Senator Anticipates Filibuster Threat Over Military Sexual Assault Amendment

Sen. Kirsten Gillibrand, D-N.Y., is trying to combat military sexual assaults by taking the decision of whether to prosecute out of the chain of command. Sen. Kirsten Gillibrand, D-N.Y., is trying to combat military sexual assaults by taking the decision of whether to prosecute out of the chain of command. Manuel Balce Ceneta/AP file photo

It's not every day that conservative Sens. Ted Cruz, R-Texas, and Rand Paul, R-Ky., stand shoulder to shoulder with liberals Sens. Barbara Boxer, D-Calif., and Richard Blumenthal, D-Conn. But they did Wednesday, rallying behind an effort from Sen. Kirsten Gillibrand, D-N.Y., to combat military sexual assaults by taking the decision of whether to prosecute out of the chain of command.

Gillibrand says she has been promised she will get a vote on her bill in the form of an amendment to the defense authorization bill, which could hit the Senate floor as soon as next week.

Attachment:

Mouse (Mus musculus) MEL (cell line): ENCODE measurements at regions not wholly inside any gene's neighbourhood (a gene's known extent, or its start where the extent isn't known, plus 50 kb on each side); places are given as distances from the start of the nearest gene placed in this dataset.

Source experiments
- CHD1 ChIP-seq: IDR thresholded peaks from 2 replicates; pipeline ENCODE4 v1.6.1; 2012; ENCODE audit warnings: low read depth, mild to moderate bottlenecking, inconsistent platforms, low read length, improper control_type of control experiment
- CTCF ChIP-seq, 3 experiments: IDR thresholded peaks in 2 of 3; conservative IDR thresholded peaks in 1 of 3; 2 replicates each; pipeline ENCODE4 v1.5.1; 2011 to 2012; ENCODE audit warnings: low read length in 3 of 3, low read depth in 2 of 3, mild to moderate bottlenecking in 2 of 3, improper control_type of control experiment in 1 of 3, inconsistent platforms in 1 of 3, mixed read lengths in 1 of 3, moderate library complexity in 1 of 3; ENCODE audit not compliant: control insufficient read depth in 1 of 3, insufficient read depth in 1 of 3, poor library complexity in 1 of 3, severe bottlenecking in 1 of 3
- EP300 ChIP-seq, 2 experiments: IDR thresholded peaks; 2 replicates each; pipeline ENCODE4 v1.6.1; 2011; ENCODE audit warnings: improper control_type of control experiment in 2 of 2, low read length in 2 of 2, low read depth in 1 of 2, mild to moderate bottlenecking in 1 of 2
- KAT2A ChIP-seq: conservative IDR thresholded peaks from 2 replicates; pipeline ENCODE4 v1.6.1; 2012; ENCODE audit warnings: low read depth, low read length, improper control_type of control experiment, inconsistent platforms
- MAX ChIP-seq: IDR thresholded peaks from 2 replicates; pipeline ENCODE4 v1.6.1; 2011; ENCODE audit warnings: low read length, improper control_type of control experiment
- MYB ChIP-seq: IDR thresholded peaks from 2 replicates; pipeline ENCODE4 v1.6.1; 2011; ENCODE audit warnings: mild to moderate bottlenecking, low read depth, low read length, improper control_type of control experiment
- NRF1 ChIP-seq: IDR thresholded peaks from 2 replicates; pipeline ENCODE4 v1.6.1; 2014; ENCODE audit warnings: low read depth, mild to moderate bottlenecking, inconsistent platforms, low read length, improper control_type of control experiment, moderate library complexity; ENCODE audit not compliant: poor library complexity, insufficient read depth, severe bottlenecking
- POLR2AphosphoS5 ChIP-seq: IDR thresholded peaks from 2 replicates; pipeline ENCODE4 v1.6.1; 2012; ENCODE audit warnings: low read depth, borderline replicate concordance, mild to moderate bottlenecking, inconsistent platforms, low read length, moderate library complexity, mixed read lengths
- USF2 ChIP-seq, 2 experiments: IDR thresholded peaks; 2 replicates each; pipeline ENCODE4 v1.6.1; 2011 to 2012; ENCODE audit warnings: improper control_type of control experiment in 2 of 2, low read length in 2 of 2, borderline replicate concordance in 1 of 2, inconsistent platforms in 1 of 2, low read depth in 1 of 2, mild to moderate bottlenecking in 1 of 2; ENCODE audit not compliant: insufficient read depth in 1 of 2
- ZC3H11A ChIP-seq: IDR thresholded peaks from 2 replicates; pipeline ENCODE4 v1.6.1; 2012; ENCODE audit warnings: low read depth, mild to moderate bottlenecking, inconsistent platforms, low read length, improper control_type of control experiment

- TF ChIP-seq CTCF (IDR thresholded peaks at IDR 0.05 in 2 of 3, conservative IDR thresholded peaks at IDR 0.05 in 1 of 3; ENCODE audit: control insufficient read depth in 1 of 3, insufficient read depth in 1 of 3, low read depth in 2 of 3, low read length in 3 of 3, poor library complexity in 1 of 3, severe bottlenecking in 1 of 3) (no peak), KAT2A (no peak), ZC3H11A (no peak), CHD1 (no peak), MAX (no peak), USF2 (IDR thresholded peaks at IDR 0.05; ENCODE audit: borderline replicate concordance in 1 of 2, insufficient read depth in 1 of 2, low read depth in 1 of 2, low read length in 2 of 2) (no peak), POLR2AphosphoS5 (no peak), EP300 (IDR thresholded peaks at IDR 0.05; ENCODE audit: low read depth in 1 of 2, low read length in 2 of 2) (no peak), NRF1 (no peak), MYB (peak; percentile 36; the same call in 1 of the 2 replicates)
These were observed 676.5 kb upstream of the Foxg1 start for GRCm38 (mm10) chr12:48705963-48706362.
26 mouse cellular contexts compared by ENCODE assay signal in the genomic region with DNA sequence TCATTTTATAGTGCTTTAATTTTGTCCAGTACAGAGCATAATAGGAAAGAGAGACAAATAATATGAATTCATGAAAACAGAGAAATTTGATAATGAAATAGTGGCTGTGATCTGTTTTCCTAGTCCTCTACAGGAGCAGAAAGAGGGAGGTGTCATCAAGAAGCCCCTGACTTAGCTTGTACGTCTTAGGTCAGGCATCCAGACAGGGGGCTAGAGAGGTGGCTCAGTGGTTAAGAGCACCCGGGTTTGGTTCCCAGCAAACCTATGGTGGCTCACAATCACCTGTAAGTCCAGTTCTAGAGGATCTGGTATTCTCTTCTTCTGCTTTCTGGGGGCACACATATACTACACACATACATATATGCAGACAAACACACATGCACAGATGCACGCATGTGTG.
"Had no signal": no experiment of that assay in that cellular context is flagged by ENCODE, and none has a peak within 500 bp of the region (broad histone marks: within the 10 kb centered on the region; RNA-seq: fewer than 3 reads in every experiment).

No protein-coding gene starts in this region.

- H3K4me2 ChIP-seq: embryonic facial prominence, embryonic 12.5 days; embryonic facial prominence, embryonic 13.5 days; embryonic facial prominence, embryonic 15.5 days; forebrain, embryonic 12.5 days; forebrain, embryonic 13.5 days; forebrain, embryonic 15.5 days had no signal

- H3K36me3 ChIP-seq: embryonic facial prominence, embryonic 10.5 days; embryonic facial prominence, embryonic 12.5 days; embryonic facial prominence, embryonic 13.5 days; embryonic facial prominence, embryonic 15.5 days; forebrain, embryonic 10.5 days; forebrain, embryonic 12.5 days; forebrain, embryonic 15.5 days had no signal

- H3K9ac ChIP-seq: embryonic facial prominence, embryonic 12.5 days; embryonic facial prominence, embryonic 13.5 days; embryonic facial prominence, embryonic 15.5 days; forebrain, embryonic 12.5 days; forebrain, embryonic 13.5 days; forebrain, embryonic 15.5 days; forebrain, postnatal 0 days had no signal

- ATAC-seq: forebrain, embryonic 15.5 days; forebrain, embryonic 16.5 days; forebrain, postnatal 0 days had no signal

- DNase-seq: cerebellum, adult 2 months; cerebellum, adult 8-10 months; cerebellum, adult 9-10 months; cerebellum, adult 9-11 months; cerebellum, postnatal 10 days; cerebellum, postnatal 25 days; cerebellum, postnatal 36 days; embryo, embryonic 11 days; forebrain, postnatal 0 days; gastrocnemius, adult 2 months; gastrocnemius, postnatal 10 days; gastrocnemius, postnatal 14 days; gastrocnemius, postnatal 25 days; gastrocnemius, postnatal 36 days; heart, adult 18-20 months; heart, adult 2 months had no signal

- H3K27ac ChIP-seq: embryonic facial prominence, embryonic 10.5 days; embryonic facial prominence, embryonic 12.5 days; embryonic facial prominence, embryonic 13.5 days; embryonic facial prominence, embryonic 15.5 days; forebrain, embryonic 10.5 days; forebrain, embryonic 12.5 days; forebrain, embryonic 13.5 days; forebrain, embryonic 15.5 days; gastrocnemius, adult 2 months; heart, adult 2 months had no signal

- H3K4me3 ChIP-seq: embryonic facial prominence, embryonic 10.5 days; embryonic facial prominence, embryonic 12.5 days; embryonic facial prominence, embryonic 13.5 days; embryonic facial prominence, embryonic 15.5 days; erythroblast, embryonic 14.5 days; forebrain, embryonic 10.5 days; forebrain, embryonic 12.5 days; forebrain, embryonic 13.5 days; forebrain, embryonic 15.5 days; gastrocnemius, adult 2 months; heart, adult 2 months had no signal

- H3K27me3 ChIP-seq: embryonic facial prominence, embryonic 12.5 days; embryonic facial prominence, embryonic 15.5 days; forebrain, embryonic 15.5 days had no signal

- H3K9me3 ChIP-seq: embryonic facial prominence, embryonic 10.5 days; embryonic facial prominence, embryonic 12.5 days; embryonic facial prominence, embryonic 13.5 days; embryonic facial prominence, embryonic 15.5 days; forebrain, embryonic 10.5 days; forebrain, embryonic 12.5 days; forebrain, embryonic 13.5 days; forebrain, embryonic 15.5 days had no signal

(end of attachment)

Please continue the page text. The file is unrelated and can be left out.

But succeeding is seen as unlikely. The Pentagon and Armed Services Committee leaders adamantly oppose the reform. Gillibrand is asking to only have to meet a simple majority of 51 votes, arguing her amendment is germane, but she expects that one of her opponents—likely Sen. Lindsey Graham, R-S.C.—would threaten to filibuster, forcing a 60-vote requirement for passage.

"I think Lindsey Graham said he would do anything to defeat this amendment. I suspect he would feel comfortable doing it. I also think [Sen. James] Inhofe would," Gillibrand said, after holding a press conference to highlight the issue.

Gillibrand said she is lobbying undecided members, trying to get opponents to change their mind, and asking her supporters to also reach out to colleagues one on one. "We have a lot of undecided members, and we have a lot of undecided members who are leaning with us. So although we have 46 stated supporters, I think we will have many, many more," she said. "We will try to meet the challenge of either 51 or 60, and I'm confident we will."

For his part, Paul said he was targeting a group of key Republicans to try to bring on board. "We need a few more Republicans. I've got a list of Republicans I'm talking to," Paul said. "We need probably eight more Republicans and a few more Democrats. But I think there is a lot of momentum."

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